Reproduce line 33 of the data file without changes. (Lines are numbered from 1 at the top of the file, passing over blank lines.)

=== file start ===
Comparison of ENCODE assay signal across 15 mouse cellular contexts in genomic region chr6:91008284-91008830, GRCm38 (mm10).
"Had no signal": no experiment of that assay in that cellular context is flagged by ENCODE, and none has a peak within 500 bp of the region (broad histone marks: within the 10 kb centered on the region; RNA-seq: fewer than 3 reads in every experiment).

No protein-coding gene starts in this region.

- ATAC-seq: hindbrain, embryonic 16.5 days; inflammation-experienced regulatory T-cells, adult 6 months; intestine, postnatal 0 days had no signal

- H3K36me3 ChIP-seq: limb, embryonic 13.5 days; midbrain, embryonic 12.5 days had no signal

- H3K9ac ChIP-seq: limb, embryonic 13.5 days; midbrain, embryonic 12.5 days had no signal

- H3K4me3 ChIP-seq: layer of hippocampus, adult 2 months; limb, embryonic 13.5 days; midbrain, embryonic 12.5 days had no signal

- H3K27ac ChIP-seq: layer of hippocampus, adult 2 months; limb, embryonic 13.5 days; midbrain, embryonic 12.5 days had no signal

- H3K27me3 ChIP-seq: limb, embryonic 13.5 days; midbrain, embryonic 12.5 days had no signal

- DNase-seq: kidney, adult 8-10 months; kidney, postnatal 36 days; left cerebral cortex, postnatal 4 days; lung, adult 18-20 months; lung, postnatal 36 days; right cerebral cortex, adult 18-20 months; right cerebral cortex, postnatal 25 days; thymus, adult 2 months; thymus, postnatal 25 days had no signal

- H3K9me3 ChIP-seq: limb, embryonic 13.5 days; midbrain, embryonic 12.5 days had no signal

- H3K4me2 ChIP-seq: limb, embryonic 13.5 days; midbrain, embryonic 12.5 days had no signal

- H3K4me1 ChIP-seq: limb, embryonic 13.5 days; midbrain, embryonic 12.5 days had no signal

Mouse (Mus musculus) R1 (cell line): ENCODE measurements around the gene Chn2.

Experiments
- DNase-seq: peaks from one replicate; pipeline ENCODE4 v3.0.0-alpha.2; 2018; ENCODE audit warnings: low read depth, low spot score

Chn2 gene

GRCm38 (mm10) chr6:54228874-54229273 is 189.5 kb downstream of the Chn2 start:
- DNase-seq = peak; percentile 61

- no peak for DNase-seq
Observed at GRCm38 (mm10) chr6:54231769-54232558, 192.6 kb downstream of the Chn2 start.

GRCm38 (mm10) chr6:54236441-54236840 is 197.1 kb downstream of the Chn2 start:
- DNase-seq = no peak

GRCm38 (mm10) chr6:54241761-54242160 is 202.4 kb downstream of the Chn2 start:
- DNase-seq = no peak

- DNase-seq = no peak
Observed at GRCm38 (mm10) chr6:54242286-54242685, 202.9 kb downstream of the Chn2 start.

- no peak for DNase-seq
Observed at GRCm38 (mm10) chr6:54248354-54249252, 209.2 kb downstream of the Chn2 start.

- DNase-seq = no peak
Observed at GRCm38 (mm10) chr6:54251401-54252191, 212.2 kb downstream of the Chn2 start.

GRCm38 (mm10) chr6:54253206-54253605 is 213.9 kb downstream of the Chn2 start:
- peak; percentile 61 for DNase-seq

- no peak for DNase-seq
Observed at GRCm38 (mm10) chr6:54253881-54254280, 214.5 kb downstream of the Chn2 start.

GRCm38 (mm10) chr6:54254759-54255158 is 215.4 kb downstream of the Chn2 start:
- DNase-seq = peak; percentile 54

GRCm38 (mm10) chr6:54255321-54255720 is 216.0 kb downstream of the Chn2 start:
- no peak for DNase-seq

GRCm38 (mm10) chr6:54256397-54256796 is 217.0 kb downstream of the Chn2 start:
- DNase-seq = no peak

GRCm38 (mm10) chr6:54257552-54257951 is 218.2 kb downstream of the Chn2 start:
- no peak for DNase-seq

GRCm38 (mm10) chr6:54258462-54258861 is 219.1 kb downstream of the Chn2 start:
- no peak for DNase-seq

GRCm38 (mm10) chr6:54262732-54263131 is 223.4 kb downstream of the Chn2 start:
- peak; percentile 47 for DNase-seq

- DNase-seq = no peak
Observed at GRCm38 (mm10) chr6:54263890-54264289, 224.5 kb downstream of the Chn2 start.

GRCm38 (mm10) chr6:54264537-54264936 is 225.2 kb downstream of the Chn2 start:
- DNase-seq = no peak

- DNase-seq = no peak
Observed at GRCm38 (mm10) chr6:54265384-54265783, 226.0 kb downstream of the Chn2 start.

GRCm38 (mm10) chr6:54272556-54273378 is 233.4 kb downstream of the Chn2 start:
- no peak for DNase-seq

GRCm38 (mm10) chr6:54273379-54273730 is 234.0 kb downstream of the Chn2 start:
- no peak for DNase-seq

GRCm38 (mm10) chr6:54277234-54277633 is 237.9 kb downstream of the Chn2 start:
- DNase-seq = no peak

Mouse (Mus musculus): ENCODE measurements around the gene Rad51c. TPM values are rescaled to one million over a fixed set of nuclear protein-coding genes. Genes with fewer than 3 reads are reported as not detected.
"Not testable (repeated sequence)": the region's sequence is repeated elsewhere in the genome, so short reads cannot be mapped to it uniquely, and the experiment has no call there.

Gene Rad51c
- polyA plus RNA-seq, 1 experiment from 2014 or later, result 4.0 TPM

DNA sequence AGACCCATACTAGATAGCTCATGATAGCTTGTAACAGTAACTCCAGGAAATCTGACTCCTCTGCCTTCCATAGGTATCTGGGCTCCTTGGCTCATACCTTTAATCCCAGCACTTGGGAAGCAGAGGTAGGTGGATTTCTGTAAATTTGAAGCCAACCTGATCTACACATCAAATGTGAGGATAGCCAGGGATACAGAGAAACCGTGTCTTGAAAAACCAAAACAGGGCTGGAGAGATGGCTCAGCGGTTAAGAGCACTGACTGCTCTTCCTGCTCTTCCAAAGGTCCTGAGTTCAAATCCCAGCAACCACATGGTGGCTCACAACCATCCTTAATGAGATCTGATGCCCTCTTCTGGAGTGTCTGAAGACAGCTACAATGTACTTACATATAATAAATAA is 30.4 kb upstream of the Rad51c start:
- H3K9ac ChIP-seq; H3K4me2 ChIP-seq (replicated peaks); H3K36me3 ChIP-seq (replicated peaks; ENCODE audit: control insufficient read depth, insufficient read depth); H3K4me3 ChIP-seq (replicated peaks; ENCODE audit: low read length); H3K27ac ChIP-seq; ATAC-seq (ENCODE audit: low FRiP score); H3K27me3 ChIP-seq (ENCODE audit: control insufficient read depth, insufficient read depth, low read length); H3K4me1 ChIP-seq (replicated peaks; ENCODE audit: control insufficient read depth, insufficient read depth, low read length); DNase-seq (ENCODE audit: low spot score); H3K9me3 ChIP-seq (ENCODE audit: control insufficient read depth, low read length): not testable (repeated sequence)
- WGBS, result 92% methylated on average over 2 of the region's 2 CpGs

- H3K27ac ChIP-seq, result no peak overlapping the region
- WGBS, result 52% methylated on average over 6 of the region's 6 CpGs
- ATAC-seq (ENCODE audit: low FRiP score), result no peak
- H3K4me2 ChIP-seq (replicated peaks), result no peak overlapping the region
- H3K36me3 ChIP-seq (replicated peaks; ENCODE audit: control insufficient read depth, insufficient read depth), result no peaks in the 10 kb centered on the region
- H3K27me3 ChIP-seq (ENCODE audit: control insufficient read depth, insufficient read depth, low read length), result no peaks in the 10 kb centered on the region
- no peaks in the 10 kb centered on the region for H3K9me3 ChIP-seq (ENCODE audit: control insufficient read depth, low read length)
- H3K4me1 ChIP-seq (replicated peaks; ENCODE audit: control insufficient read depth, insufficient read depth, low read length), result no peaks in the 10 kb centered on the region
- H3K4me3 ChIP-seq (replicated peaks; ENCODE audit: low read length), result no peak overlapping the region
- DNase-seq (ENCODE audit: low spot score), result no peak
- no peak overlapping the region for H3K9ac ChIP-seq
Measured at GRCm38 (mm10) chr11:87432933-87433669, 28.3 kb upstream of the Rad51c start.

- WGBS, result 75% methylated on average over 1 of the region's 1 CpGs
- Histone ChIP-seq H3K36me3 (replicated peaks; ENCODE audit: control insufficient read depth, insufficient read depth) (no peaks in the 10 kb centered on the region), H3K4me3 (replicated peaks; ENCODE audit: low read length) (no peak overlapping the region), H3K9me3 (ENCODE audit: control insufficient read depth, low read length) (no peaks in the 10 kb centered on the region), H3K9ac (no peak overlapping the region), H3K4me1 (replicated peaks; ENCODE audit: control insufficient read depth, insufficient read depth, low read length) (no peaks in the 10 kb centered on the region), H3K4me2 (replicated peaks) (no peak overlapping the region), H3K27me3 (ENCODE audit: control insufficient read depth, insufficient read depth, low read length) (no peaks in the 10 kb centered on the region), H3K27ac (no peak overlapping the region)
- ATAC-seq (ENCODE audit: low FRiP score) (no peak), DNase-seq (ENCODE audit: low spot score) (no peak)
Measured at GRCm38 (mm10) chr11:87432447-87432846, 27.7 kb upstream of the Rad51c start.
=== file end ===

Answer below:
- peak; percentile 61 for DNase-seq